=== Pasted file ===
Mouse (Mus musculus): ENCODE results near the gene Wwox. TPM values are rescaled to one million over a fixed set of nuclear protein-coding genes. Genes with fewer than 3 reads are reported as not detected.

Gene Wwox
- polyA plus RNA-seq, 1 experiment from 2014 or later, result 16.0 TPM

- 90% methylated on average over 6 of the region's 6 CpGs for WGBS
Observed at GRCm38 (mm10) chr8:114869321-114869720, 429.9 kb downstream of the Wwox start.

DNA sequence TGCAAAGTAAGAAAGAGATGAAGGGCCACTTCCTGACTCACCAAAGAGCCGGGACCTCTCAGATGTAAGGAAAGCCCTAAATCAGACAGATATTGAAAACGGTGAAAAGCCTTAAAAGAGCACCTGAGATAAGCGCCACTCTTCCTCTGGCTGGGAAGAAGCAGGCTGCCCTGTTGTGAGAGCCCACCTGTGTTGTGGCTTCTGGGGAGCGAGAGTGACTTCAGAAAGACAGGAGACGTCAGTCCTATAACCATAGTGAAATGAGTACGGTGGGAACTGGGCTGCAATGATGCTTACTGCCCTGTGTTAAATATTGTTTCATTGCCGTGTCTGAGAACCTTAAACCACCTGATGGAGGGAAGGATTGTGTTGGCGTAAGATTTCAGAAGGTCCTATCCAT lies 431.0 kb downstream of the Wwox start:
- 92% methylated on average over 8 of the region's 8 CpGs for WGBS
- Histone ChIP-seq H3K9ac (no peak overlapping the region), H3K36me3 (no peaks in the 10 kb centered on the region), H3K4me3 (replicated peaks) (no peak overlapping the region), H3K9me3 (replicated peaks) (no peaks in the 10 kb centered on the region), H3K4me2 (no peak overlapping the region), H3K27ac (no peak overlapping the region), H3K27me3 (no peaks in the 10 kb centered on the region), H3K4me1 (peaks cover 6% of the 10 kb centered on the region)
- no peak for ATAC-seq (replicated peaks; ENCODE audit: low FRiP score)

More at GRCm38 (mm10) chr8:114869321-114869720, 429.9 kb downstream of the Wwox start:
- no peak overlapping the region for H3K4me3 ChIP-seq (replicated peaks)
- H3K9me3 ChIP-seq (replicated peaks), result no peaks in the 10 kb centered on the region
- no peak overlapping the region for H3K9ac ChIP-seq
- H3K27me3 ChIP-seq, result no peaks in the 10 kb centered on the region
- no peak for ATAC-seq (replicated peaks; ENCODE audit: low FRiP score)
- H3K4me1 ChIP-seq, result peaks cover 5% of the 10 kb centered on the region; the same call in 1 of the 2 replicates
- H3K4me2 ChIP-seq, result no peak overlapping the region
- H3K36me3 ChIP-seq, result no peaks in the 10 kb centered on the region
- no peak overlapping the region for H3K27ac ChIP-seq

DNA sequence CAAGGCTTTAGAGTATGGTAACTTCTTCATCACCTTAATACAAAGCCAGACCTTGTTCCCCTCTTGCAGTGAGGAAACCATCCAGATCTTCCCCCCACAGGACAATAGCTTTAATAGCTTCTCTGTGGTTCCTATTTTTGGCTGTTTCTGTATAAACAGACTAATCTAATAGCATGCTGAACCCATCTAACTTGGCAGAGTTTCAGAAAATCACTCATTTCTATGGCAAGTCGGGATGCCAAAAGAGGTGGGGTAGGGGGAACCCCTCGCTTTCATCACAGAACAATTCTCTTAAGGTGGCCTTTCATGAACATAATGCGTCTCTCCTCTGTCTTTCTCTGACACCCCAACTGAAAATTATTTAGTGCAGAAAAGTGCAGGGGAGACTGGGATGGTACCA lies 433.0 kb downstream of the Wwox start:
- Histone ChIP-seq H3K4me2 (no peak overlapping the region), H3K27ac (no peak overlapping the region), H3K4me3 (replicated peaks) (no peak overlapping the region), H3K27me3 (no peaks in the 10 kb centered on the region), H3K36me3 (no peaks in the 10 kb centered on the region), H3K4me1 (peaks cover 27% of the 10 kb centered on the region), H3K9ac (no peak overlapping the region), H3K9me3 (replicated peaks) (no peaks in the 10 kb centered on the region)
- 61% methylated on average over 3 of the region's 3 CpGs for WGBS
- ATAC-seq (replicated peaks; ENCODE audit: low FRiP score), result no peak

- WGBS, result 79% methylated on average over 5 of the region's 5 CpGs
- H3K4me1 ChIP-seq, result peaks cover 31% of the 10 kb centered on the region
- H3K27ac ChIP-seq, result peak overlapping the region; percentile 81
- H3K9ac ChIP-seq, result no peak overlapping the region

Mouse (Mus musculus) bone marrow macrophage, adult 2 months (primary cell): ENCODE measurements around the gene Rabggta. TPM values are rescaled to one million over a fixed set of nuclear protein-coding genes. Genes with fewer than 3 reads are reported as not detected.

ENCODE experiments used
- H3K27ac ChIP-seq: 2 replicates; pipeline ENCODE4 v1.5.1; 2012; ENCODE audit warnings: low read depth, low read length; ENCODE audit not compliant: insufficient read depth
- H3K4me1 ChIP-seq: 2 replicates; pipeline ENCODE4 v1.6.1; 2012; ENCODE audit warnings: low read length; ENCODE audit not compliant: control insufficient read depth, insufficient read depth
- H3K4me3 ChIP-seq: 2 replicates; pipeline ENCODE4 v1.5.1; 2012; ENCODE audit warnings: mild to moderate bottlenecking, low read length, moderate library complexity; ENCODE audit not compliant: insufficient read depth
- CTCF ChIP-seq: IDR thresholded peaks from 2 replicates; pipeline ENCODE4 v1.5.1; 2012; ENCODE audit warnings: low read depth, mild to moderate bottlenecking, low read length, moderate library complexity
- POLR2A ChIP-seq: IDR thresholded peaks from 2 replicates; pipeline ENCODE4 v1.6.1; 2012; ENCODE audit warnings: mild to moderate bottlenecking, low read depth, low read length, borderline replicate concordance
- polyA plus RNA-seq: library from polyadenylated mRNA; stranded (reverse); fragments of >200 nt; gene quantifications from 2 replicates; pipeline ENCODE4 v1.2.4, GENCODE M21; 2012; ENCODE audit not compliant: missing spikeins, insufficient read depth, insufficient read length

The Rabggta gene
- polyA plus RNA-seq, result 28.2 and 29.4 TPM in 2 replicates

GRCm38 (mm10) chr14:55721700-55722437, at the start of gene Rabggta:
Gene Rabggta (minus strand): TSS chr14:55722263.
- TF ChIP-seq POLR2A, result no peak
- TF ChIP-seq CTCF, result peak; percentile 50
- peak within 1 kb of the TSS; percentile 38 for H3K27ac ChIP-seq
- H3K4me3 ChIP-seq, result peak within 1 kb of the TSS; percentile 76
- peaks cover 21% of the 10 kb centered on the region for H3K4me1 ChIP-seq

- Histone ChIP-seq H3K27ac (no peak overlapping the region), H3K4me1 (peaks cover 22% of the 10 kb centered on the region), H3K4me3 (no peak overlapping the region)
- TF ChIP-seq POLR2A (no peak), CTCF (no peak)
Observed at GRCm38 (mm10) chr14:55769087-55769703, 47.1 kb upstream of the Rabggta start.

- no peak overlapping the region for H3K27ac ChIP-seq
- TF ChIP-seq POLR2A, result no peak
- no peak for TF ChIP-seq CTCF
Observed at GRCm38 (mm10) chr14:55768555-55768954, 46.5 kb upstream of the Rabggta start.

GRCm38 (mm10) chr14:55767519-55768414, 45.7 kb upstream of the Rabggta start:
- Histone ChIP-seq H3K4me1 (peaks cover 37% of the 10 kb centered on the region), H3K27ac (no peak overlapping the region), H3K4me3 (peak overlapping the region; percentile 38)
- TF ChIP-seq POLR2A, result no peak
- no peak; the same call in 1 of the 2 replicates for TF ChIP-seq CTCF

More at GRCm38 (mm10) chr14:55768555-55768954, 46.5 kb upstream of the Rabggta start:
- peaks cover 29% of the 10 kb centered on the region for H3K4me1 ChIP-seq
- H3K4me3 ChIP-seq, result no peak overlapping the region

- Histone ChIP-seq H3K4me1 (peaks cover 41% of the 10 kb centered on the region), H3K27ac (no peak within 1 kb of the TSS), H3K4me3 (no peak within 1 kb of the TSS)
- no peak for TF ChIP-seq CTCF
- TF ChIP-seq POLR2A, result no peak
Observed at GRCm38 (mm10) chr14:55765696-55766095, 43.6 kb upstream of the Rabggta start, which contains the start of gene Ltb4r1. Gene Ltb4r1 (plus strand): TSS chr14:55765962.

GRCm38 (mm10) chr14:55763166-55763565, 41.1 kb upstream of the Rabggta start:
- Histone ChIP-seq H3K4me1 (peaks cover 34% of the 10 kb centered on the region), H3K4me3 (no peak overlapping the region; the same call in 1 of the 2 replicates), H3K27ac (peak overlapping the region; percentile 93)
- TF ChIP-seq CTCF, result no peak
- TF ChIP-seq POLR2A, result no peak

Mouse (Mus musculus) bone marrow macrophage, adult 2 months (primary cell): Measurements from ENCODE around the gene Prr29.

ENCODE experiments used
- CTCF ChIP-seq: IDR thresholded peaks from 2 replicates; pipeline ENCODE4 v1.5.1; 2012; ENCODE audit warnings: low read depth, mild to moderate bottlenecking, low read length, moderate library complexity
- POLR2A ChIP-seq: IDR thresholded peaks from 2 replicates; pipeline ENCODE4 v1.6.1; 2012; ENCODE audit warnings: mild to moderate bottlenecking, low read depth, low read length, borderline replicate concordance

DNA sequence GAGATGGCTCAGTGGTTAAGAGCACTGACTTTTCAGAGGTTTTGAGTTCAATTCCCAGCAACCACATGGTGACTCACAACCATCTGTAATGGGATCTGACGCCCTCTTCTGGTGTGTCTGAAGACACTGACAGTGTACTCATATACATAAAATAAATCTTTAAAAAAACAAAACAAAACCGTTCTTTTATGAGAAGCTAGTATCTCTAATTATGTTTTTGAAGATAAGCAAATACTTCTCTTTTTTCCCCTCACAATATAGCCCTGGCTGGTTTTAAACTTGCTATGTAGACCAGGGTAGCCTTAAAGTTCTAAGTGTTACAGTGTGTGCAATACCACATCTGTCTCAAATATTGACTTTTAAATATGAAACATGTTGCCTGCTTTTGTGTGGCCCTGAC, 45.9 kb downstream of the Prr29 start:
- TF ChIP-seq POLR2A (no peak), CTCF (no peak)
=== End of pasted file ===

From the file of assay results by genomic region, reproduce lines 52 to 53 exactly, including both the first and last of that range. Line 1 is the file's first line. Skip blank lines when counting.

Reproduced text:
GRCm38 (mm10) chr14:55767519-55768414, 45.7 kb upstream of the Rabggta start:
- Histone ChIP-seq H3K4me1 (peaks cover 37% of the 10 kb centered on the region), H3K27ac (no peak overlapping the region), H3K4me3 (peak overlapping the region; percentile 38)